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Star Trek Deep Space Nine: One Little Ship

This is the story of a little ship that took a little trip.

In an episode of Honey, I Shrunk the Runabout, the Deep Space Nine crew is exploring a space anomaly. When this scientific mission endures some frisson, the Defiant finds itself caught in a Jem'Hadar war – and only the Szalinski family trio of Dax, Bashir and O'Brien can save the day.

Three passengers set sail that day for a five hour tour,
a five hour tour.
The Jem'Hadar were getting rough
the Rubicon was tossed;
if not once for this fearless crew
our Defiant would be lost!

Ant-Man meets Star Trek turned out to be a fantastic bit of comic relief in the middle of what's generally a fairly serious season. A scientific mission going awry due to military issues means the Defiant needs to leave the Rubicon, crewed by Dax, Bashir, and O'Brien, stuck in an anomaly which, well, gets anomalous; when the runabout emerges, it's only a percentage of its original size: about four inches high. This leads to a series of great moments as O'Brien tries to deal with reality, and the three try to find a way out of the fine mess they're in.

Seeing a tiny runabout explore the Defiant made for great visuals, as did watching Bashir and O'Brien walk amongst ship circuits. The concept was a clever enough idea for me to think, wow, this could be something on the next season of Discovery. The gobbledygook they use to describe the subspace compression vortex that caused the resize was convincing enough, and the process of helping the Defiant crew was an interesting set of puzzles, some mental, some physical. The banter level is high among these three, which helps lots of technical jargon sound very human at times.

The secondary plotline focused on a Jem'Hadar attack on and takeover of the Defiant, and the revelation that there's growing conflict amongst the different kinds of Jem'Hadar; some, apparently, are a better fit for survival in the Alpha Quadrant than others – or are said to be. The process by which Sisko and the command crew get locked out made little sense to me, but it allowed the Rubicon crew the opportunity to play stealthy support throughout the episode. I did like seeing Sisko try to play his brand of mental games with the Alpha and the Gamma. To be honest, after watching both interact with Sisko, I think the Alpha quadrant guys were a bit lacking. (They also completely got blindsided by a miniature runabout.) Overall, I find the Jem'Hadar, whether Gamma or Alpha, fairly one sided as antagonists – the Borg were so much more interesting – and I wasn't upset when the DS9 crew took over and phasered them out of existence.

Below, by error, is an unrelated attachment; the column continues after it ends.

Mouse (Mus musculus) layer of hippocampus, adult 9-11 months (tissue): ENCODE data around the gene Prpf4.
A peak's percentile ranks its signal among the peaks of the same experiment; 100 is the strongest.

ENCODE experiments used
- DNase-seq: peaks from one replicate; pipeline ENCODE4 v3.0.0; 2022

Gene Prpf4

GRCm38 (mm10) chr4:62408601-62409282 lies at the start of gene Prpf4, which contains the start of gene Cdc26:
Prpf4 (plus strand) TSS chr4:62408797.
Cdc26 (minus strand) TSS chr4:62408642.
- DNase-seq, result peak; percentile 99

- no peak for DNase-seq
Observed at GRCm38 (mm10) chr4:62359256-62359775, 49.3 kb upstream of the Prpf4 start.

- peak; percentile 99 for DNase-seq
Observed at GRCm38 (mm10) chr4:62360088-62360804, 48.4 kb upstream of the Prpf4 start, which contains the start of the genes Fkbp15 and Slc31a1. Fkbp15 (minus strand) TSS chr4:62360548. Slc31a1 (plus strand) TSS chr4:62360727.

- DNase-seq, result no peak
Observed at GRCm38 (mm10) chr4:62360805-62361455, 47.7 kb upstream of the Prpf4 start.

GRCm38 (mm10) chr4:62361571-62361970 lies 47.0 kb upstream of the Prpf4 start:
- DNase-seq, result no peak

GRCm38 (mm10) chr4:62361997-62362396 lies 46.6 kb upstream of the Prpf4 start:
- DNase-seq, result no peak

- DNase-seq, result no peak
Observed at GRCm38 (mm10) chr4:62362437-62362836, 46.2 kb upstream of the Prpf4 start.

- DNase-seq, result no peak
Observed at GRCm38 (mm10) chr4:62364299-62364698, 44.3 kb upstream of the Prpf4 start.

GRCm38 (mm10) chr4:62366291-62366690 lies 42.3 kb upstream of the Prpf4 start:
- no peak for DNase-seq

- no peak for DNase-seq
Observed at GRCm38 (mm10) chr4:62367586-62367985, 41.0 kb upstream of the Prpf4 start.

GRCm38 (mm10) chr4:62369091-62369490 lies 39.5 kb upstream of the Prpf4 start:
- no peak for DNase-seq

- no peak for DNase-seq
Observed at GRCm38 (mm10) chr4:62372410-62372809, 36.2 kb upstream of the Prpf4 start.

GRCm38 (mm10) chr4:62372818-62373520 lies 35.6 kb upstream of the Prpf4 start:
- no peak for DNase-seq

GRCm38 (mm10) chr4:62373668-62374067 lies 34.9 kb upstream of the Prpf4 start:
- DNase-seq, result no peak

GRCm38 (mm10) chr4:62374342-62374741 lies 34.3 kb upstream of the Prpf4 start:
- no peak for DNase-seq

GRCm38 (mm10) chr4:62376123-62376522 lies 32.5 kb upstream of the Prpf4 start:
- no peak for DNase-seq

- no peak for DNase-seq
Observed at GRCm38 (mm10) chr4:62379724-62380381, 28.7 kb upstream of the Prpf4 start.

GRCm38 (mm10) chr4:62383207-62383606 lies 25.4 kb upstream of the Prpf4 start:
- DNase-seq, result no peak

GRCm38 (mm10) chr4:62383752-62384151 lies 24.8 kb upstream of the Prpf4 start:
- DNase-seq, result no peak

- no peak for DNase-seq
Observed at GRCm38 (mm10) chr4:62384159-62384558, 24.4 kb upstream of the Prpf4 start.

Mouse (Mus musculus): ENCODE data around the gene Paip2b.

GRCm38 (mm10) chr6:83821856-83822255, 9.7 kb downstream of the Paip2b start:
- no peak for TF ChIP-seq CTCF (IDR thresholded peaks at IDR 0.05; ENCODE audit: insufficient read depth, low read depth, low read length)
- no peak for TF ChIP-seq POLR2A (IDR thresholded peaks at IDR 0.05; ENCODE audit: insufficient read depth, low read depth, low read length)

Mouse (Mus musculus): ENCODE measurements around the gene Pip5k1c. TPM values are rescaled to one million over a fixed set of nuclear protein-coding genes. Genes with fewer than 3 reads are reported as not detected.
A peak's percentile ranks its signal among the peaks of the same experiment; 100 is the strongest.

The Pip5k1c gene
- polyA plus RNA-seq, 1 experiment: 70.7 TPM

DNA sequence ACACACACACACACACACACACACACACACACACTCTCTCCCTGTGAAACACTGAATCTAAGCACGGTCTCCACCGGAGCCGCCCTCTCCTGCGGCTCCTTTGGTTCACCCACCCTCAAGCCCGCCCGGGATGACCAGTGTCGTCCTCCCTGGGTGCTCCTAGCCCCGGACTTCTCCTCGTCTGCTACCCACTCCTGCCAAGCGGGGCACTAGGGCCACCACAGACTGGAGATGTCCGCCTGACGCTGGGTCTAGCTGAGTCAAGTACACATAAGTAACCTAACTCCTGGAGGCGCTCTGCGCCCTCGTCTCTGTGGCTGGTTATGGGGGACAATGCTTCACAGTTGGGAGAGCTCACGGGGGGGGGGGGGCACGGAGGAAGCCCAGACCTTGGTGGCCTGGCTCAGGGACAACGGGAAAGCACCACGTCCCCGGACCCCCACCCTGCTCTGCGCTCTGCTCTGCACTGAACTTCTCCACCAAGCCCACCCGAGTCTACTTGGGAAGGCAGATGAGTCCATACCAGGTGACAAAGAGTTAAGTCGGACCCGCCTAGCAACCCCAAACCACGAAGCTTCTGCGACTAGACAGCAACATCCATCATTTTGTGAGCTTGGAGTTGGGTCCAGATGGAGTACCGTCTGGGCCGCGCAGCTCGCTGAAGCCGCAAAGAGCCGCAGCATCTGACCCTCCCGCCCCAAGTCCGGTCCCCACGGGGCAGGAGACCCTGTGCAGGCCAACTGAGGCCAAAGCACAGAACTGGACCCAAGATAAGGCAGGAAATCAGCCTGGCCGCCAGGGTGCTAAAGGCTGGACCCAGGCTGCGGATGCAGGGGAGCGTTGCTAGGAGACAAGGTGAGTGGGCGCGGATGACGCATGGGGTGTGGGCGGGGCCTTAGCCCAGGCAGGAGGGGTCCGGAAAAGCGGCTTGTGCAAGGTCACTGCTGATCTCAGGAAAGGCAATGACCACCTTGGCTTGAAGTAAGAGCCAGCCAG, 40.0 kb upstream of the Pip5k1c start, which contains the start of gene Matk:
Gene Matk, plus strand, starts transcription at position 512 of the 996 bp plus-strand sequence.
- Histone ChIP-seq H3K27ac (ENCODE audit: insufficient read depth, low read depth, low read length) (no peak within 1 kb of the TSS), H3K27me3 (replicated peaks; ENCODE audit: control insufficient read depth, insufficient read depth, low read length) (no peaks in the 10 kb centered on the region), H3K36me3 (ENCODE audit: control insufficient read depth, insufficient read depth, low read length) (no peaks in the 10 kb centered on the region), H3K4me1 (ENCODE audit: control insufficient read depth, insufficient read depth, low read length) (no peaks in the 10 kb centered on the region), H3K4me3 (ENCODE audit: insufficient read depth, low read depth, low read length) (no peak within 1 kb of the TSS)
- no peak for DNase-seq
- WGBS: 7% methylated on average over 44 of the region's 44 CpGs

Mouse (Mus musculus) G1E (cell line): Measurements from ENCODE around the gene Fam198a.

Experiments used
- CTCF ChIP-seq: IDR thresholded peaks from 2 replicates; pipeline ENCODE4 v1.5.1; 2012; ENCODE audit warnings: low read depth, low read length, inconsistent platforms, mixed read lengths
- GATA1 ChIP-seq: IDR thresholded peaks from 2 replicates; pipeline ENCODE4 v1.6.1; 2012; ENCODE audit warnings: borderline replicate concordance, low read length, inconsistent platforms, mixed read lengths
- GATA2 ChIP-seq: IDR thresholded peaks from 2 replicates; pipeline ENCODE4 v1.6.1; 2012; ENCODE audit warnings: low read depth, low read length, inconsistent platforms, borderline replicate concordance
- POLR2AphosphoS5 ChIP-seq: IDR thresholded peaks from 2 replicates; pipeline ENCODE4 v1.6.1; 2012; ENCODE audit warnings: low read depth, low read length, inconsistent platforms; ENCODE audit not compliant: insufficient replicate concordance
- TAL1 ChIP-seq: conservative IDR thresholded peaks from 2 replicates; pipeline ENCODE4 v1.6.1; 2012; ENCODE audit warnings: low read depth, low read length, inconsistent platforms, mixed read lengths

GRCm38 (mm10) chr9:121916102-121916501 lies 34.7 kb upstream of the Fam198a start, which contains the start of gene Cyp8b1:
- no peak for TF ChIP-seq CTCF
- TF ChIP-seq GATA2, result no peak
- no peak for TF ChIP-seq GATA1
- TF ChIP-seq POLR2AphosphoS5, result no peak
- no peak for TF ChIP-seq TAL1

Bits and Pieces

This episode is bookended with humor about height, and about Worf's efforts to write poetry. I found the second funny; the first made me roll my eyes.

This episode was nominated for a Primetime Emmy Award for Outstanding Special Visual Effects for a Series.

Heard 'Neath The Hull

Dax: Tell Worf I look forward to hearing his poem. I'll bet it'll be inspiring. We'll talk to you again once we've left the accretion disc and reversed the effects of the compression. Rubicon out.
Sisko: Good luck, Rubicon.
Nog: We've lost their signal, Captain.
Sisko: Thank you, Ensign. Mister Worf. Poem?
Worf: It is an ancient Klingon tradition to commemorate an important event with a poem. Jadzia asked me to compose one for this occasion.
Sisko: Well, what have you got so far?
Nog: They've penetrated the accretion disc.
Kira: Now is it my imagination, or did the kid just cover for him?
Sisko: This could be the beginning of a beautiful friendship.

Sisko: Any luck, Ensign?
Nog: Not yet, sir. The system's always three steps ahead of me. Every time I get past the primary security net, the secondary always kicks me back out and the codes are all reset, and I have to start all over again. (beep) Like that. Do you have a backup plan in case this doesn't work?
Sisko: Yes. I'll destroy the ship.
Nog: There are still a few algorithms I haven't tried yet.


While this was a fun episode, I'm not sure how well it wears on repeat watch since it basically functions off a one-shot gimmick, but the acting and camaraderie were great and it was a calming relief from Dominion War games. Four out of five tiny widdle wunabouts.

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